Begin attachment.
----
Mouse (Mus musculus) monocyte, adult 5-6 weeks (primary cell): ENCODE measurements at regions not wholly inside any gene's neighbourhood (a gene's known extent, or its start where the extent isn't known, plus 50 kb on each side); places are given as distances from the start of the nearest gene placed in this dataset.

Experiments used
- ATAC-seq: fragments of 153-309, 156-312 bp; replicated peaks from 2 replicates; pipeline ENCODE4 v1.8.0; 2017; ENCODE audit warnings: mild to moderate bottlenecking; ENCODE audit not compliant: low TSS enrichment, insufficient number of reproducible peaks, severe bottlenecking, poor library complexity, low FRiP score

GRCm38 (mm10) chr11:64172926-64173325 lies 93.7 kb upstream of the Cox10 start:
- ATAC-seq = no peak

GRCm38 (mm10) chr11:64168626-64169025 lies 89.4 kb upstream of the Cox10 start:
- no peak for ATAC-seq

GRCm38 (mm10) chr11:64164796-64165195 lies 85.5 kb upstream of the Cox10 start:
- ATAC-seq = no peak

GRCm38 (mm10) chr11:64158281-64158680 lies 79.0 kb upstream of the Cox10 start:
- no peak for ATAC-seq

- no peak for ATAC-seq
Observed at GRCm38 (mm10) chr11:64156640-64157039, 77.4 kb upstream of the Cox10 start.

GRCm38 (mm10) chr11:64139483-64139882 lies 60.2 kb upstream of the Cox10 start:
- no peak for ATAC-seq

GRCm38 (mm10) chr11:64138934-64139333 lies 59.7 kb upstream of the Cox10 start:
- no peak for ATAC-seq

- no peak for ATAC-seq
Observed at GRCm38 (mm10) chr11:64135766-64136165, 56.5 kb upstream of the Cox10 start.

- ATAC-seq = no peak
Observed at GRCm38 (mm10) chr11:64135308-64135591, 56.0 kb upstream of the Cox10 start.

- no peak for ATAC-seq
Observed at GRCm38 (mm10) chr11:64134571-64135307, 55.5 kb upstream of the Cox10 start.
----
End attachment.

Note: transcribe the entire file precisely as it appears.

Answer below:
Mouse (Mus musculus) monocyte, adult 5-6 weeks (primary cell): ENCODE measurements at regions not wholly inside any gene's neighbourhood (a gene's known extent, or its start where the extent isn't known, plus 50 kb on each side); places are given as distances from the start of the nearest gene placed in this dataset.

Experiments used
- ATAC-seq: fragments of 153-309, 156-312 bp; replicated peaks from 2 replicates; pipeline ENCODE4 v1.8.0; 2017; ENCODE audit warnings: mild to moderate bottlenecking; ENCODE audit not compliant: low TSS enrichment, insufficient number of reproducible peaks, severe bottlenecking, poor library complexity, low FRiP score

GRCm38 (mm10) chr11:64172926-64173325 lies 93.7 kb upstream of the Cox10 start:
- ATAC-seq = no peak

GRCm38 (mm10) chr11:64168626-64169025 lies 89.4 kb upstream of the Cox10 start:
- no peak for ATAC-seq

GRCm38 (mm10) chr11:64164796-64165195 lies 85.5 kb upstream of the Cox10 start:
- ATAC-seq = no peak

GRCm38 (mm10) chr11:64158281-64158680 lies 79.0 kb upstream of the Cox10 start:
- no peak for ATAC-seq

- no peak for ATAC-seq
Observed at GRCm38 (mm10) chr11:64156640-64157039, 77.4 kb upstream of the Cox10 start.

GRCm38 (mm10) chr11:64139483-64139882 lies 60.2 kb upstream of the Cox10 start:
- no peak for ATAC-seq

GRCm38 (mm10) chr11:64138934-64139333 lies 59.7 kb upstream of the Cox10 start:
- no peak for ATAC-seq

- no peak for ATAC-seq
Observed at GRCm38 (mm10) chr11:64135766-64136165, 56.5 kb upstream of the Cox10 start.

- ATAC-seq = no peak
Observed at GRCm38 (mm10) chr11:64135308-64135591, 56.0 kb upstream of the Cox10 start.

- no peak for ATAC-seq
Observed at GRCm38 (mm10) chr11:64134571-64135307, 55.5 kb upstream of the Cox10 start.